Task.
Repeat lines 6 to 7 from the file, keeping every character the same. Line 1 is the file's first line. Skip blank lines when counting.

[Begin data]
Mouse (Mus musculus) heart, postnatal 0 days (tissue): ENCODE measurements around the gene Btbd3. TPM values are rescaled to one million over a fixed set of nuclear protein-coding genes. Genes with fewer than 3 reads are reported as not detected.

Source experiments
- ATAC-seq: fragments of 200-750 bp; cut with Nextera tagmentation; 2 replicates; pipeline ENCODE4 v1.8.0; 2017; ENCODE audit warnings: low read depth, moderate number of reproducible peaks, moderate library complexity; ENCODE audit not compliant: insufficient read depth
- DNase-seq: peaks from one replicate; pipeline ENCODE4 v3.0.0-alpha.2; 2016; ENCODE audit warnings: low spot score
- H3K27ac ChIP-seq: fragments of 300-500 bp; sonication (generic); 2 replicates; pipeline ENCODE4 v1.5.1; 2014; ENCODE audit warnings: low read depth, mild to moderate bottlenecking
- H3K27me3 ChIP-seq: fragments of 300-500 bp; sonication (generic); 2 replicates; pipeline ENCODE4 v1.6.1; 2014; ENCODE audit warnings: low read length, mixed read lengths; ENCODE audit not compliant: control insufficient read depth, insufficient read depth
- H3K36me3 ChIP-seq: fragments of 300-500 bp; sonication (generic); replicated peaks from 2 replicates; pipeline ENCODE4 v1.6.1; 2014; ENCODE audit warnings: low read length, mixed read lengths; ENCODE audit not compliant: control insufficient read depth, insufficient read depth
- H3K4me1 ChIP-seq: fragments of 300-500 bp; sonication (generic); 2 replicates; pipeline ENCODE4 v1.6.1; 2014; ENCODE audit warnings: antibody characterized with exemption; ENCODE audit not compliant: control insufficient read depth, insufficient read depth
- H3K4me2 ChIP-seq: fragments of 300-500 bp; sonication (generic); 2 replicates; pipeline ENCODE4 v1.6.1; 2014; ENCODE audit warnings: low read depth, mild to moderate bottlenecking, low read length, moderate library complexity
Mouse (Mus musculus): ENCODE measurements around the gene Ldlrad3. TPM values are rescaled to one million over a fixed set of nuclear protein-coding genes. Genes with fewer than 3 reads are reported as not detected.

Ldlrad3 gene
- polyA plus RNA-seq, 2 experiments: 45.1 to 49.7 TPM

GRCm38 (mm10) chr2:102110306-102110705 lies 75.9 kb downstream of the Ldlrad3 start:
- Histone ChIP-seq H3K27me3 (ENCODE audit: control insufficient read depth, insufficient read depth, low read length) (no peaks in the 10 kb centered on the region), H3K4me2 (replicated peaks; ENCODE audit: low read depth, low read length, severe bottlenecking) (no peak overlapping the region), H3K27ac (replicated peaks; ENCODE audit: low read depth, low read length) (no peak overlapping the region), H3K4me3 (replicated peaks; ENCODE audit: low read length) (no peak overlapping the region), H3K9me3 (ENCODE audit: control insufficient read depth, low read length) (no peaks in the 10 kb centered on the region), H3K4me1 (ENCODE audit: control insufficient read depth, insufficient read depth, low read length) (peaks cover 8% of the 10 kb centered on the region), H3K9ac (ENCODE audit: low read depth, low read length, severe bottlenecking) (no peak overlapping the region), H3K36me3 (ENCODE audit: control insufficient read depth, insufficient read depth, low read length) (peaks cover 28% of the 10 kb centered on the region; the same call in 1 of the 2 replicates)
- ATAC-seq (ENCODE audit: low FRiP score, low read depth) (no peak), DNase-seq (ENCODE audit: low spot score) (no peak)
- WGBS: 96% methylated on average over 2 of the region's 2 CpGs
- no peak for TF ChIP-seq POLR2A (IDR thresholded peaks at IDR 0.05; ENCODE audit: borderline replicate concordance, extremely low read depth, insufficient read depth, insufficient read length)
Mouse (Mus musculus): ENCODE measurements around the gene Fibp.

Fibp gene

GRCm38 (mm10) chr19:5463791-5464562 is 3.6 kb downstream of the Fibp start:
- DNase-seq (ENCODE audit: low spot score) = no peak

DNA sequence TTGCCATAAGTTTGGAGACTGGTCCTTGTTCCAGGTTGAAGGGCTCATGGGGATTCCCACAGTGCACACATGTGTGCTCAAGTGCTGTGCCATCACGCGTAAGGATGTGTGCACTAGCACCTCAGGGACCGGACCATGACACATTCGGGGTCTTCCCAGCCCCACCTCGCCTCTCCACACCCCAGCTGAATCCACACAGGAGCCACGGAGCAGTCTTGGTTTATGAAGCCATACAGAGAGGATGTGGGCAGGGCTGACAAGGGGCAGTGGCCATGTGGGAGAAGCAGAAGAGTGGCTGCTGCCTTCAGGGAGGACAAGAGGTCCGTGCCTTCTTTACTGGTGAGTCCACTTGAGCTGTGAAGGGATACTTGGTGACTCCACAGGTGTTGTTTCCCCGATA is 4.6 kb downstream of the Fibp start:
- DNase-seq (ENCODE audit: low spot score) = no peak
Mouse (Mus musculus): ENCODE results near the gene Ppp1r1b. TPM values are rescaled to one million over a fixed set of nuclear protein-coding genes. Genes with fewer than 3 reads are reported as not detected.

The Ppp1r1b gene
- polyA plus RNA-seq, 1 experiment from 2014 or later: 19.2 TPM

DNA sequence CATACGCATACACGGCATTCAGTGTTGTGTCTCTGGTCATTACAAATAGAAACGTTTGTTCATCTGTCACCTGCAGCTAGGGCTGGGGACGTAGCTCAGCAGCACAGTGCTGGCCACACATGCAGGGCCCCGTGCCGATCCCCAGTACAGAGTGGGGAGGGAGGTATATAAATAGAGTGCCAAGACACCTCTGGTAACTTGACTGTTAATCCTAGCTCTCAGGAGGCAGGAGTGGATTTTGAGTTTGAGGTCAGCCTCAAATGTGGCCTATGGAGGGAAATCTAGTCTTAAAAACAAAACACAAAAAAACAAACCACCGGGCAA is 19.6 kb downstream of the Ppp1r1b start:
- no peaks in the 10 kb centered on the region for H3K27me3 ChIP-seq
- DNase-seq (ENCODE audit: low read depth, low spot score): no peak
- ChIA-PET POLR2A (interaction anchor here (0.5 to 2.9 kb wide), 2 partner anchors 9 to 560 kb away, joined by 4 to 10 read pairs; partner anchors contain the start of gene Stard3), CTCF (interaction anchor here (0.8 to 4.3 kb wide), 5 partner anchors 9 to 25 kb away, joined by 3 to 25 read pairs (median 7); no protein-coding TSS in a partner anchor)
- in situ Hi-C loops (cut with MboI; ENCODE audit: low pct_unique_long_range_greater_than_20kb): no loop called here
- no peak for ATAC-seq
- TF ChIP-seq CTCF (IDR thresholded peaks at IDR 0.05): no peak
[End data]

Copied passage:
- H3K27me3 ChIP-seq: fragments of 300-500 bp; sonication (generic); 2 replicates; pipeline ENCODE4 v1.6.1; 2014; ENCODE audit warnings: low read length, mixed read lengths; ENCODE audit not compliant: control insufficient read depth, insufficient read depth
- H3K36me3 ChIP-seq: fragments of 300-500 bp; sonication (generic); replicated peaks from 2 replicates; pipeline ENCODE4 v1.6.1; 2014; ENCODE audit warnings: low read length, mixed read lengths; ENCODE audit not compliant: control insufficient read depth, insufficient read depth